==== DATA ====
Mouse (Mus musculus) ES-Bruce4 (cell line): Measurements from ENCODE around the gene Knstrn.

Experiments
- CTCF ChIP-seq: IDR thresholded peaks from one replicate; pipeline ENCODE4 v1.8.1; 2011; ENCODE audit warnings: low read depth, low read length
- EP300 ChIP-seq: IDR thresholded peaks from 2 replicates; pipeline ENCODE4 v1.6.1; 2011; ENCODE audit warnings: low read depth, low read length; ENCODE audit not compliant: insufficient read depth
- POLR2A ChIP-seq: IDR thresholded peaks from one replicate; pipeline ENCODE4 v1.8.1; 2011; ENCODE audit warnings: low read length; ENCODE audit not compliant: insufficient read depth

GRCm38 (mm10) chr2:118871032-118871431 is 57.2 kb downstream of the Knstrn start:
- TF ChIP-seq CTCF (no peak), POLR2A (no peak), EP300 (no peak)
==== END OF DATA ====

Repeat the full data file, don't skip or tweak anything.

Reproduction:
Mouse (Mus musculus) ES-Bruce4 (cell line): Measurements from ENCODE around the gene Knstrn.

Experiments
- CTCF ChIP-seq: IDR thresholded peaks from one replicate; pipeline ENCODE4 v1.8.1; 2011; ENCODE audit warnings: low read depth, low read length
- EP300 ChIP-seq: IDR thresholded peaks from 2 replicates; pipeline ENCODE4 v1.6.1; 2011; ENCODE audit warnings: low read depth, low read length; ENCODE audit not compliant: insufficient read depth
- POLR2A ChIP-seq: IDR thresholded peaks from one replicate; pipeline ENCODE4 v1.8.1; 2011; ENCODE audit warnings: low read length; ENCODE audit not compliant: insufficient read depth

GRCm38 (mm10) chr2:118871032-118871431 is 57.2 kb downstream of the Knstrn start:
- TF ChIP-seq CTCF (no peak), POLR2A (no peak), EP300 (no peak)